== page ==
6 Steps to an Abundance Mindset
Abundance: (n) the state or condition of having a copious quantity of something; plentifulness
My favourite Christmas movie by far is The Muppet Christmas Carol – it has everything a good film should have: drama, poignancy, and singing cabbages.
We all know how Scrooge, played by Michael Caine in this version, changes from being miserly and miserable, to being generous, grateful and joyous.
Scrooge has spent his life being consumed by hoarding his wealth, he has a ‘scarcity’ mindset: “he was a tight-fisted hand at the grindstone”, frightened of loosing all of his wealth that he held under lock and key.
And the beauty of the story is in Scrooge’s transition to having an ‘abundance’ mindset: he donates money to charity, buys the prize turkey for the Cratchits, and suddenly he feels grateful to be alive “I am as light as a feather, I am as happy as an angel”.
It brings a tear to my eye just recalling Michael Caine’s attempt at signing “Thankful heart”.
We grow up with a scarcity mindset
I grew up relatively poor. Wearing and using secondhand items was not an option. I used to (and still do) enjoy rummaging around charity shops, hunting for a bargain, but our way of life came with challenges. My parents always wanted more. And when they didn’t have more, they put a lot of effort into pretending that they did.
My memories of feeling poor are really strong to this day. My parents said things like:
“We don’t have enough money for X”
“We’ll never be able to afford Y”
“Find a rich husband to look after you”.
It’s not surprising that I grew up with a scarcity attitude to money. I call these negative stories and experiences with money, your money memories.
Whether you’ve ever noticed it or not, you have your own money memories. Maybe they are positive and you have a healthy relationship with money. Fab! But if you struggle with making or saving money as an adult, take a moment to write down all the things your parents ever said about money or on the theme of what you could and couldn’t afford, or judgements about other people who did or did not display signs of wealth. It’s likely that their words have become rules you live by. What comes up for you? Let me know in the comments below. I can write much more on this topic if you’d like me to.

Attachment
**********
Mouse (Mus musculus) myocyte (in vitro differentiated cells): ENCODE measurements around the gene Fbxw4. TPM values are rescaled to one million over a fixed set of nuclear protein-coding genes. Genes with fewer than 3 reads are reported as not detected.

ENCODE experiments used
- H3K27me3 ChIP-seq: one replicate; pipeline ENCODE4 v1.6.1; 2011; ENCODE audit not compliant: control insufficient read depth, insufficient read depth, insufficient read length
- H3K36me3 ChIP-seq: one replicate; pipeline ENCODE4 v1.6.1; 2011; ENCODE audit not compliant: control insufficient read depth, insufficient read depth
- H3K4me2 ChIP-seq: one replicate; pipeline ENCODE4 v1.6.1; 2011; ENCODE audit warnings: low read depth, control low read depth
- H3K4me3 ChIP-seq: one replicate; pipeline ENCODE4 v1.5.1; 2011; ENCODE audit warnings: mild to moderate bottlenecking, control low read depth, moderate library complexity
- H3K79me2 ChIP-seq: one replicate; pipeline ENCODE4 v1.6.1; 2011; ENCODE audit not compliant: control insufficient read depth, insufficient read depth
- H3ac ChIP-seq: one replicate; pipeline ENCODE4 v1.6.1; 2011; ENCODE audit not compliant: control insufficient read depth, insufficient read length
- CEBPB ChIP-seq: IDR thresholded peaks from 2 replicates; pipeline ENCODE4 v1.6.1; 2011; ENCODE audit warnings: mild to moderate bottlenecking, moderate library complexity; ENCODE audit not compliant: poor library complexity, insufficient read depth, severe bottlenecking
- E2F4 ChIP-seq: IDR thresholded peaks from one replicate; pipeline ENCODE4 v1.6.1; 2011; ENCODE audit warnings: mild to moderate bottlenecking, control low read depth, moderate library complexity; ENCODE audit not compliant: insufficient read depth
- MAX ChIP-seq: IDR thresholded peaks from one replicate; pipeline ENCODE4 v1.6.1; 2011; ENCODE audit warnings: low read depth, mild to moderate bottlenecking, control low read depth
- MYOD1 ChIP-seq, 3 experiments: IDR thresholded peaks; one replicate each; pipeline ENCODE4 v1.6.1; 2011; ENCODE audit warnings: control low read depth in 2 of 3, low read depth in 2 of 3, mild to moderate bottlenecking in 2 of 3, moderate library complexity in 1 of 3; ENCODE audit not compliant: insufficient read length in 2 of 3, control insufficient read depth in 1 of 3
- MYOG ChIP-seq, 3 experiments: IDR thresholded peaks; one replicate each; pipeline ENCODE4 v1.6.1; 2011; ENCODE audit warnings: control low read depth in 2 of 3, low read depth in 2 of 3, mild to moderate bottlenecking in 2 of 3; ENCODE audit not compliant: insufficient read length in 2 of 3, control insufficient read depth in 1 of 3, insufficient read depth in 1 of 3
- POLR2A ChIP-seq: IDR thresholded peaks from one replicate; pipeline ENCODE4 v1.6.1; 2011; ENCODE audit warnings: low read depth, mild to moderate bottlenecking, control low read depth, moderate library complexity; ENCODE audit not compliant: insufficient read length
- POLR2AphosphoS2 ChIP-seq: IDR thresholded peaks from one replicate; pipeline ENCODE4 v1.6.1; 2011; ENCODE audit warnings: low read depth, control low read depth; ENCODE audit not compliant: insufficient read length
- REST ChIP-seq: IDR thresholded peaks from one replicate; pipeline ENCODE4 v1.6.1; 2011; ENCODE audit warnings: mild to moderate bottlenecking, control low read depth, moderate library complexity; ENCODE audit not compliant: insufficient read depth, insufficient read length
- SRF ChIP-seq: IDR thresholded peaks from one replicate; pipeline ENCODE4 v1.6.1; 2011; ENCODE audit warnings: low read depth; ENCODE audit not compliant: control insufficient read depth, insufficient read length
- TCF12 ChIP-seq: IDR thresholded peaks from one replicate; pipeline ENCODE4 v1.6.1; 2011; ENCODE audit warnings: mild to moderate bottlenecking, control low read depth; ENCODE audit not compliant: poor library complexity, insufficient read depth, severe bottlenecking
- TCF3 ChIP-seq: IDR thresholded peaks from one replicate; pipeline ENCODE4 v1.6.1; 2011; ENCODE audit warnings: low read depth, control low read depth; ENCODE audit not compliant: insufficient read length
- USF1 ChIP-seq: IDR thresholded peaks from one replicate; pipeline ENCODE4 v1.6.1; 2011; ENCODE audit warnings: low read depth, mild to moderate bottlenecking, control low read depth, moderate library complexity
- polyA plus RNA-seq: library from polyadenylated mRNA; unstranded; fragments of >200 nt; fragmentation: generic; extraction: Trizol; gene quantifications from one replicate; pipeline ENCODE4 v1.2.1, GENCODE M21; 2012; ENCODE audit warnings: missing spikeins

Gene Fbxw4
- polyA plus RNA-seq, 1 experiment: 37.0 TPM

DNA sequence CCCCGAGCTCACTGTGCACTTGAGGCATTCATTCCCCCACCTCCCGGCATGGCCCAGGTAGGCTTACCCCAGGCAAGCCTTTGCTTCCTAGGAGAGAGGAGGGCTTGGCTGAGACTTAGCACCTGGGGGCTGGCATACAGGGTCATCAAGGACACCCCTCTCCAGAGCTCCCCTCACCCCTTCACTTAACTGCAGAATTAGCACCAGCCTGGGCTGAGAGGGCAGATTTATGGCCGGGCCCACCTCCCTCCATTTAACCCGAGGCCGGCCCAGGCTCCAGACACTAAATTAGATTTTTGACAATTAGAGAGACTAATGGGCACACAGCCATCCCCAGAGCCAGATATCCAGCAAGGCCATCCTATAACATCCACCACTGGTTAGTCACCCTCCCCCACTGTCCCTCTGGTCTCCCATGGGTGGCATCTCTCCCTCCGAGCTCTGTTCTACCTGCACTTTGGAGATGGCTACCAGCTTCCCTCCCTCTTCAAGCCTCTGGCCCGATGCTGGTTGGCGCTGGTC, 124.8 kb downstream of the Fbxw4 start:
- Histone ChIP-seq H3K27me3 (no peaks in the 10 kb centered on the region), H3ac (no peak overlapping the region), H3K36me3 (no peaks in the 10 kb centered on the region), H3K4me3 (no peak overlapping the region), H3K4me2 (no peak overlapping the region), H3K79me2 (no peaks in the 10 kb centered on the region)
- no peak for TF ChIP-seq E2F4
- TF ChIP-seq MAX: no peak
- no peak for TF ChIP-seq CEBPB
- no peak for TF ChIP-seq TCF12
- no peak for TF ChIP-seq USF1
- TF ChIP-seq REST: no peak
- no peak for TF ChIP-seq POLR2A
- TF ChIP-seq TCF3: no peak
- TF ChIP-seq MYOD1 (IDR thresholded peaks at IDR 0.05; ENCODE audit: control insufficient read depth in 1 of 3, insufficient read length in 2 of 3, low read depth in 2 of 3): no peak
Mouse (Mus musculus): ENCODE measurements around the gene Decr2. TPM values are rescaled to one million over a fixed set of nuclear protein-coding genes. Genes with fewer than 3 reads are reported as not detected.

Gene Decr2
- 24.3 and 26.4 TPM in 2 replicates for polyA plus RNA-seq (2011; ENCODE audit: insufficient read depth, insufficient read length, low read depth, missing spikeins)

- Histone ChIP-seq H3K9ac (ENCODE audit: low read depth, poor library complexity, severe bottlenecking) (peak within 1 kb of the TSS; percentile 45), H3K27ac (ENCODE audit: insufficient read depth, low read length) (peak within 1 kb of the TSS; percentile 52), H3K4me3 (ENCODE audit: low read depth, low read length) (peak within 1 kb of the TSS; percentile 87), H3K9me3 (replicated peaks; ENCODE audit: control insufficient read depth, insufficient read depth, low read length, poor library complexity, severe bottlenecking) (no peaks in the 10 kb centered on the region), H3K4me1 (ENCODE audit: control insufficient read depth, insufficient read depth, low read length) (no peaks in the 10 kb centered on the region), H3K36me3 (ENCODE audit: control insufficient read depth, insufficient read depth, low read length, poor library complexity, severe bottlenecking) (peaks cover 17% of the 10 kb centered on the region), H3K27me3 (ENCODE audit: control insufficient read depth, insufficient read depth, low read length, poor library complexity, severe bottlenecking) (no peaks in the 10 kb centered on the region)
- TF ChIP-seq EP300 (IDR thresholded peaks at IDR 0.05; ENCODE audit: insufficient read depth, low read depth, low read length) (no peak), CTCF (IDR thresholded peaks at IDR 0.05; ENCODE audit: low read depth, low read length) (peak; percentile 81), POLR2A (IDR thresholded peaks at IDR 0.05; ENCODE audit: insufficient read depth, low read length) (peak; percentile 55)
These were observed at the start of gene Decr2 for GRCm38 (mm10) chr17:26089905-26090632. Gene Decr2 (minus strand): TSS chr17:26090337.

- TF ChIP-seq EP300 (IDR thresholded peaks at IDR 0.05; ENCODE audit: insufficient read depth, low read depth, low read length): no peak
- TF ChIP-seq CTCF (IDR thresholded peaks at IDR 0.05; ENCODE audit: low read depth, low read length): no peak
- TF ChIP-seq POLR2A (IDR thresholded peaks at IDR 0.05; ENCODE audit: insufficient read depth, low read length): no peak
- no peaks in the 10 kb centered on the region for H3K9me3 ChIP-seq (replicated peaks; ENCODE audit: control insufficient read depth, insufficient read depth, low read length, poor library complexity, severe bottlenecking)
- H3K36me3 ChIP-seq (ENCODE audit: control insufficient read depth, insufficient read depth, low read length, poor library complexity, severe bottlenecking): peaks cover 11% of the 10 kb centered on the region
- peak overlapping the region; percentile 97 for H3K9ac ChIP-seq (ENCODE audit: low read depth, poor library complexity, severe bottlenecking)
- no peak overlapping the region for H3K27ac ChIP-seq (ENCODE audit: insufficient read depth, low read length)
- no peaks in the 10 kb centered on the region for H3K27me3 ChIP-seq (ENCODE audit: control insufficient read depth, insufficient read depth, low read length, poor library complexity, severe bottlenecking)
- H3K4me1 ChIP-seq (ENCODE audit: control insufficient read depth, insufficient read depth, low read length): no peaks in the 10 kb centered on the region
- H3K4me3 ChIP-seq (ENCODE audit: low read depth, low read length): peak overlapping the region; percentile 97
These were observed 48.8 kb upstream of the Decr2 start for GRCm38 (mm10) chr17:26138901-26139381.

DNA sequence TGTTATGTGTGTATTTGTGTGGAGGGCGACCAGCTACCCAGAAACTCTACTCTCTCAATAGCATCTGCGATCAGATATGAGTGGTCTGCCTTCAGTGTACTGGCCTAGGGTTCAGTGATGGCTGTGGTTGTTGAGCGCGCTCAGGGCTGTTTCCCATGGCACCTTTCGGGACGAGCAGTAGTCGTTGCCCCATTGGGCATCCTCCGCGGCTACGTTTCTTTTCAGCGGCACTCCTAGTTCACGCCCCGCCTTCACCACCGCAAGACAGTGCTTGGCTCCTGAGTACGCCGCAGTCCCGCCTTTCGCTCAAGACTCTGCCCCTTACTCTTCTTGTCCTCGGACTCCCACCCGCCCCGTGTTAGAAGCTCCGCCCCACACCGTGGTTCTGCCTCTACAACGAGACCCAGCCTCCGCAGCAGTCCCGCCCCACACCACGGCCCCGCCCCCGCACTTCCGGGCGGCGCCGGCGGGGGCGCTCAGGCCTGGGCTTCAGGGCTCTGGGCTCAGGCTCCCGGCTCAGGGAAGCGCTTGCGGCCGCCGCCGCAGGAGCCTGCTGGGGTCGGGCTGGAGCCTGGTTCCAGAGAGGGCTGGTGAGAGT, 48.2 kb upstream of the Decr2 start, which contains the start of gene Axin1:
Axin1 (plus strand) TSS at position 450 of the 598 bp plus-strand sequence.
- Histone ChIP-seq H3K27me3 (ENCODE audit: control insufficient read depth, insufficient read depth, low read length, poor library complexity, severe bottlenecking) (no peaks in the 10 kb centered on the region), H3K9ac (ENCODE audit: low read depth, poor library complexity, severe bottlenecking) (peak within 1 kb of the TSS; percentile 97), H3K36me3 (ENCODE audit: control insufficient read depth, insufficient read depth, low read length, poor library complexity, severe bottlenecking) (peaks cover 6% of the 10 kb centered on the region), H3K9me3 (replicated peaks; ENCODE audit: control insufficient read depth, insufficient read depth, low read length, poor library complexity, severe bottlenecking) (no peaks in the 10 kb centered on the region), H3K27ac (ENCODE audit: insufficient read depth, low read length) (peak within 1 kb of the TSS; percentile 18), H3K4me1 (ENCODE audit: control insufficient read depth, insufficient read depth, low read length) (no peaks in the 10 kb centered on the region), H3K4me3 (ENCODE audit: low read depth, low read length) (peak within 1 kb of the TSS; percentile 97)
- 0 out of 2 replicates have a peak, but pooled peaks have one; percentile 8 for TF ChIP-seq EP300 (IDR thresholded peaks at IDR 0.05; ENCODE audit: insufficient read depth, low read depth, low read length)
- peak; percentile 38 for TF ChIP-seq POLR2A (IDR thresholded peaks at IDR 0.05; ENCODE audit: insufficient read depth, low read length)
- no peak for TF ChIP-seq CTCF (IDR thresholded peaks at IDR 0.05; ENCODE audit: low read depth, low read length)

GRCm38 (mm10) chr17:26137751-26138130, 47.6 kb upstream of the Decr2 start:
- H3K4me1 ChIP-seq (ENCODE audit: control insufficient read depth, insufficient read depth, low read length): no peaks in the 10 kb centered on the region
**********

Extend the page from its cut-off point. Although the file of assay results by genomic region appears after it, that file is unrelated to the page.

It’s not about Money
The irony is that feeling abundance is not about how much money you have or how wealthy you seem to others. It’s actually how much you value everything in your life – joy, laughter, wellness, friendship, love. If you feel as though you are lacking in any of these areas at the moment, you should definitely try my little challenge below.
Abundance is a perspective. When you look at a glass half-full – are you the pessimist or the optimist? When the weather forecast says 56% chance of rain I immediately perceive that as 44% chance of no rain. To feel abundance is to appreciate what is in front of you, not what is missing.
The Abundant Mindset Challenge
At the beginning of 2019 I set myself a challenge to seriously reposition my scarcity mindset to one of abundance. And I can say life really is much more enjoyable because of it.
Here are 6 simple yet powerful things you might like to try:
1/ Quality Time
Spending more quality time with loved ones: Can you give your time instead of buying gifts that friend’s don’t want or need for their birthday or Christmas?
2/ Pay It Forward
Do something to give back: pay it forward with a coffee, declutter and give your unwanted belongings to charity, or create a Kindness Bag
(disclaimer: this is a campaign set up by my dear friend Lucy Goodwill).
3/ Feed Your Soul
Do one thing every week that you absolutely love doing and that feeds your soul: (walking, reading, dancing around your kitchen (just me?), taking a long bath, chatting with friends etc). Allow yourself the time to do this and you’ll feel great about life for a while.
4/ Attitude of Gratitude
Keep a gratitude journal: it’s so simple and effective to write down one thing you’ve been grateful for each day. Then, the next time life doesn’t seem so rosy, flick back at all the things you’ve logged, for that moment’s pleasure-boost.
5/ Declutter items
You know by now that I adore Marie Kondo: adopting her approach to the stuff you own and thanking it for the joy it brings you is a really lovely thing to do – I do catch myself saying it out loud sometimes, which is super-weird I know, but it feels good. (And if you have any items that don’t bring you joy, you could donate them to a charity shop or take it to the dump).
6/ Teeny Tiny Steps
Get out of your headspace into action: you’ve heard me say this before, and you know it works, right? Take action on something, perhaps you could take a small step towards your next goal. When we are accomplishing things we automatically feel better about ourselves (the opposite to when we’re self-sabotaging and full of self-loathing!).
Shifting Your Perspective
As an added bonus task, as you’re doing this challenge, be mindful of the other things you catch yourself doing and saying that promote a scarcity mindset. Keep working on shifting your perspective and do let me know how it’s going for you!
ps. if you’d like a one-day intensive with me, I’m running my “amazing” (that’s what they say) Stop Self-Sabotaging One-Day Hideaway
for women in February 2020, in London
, and in Manchester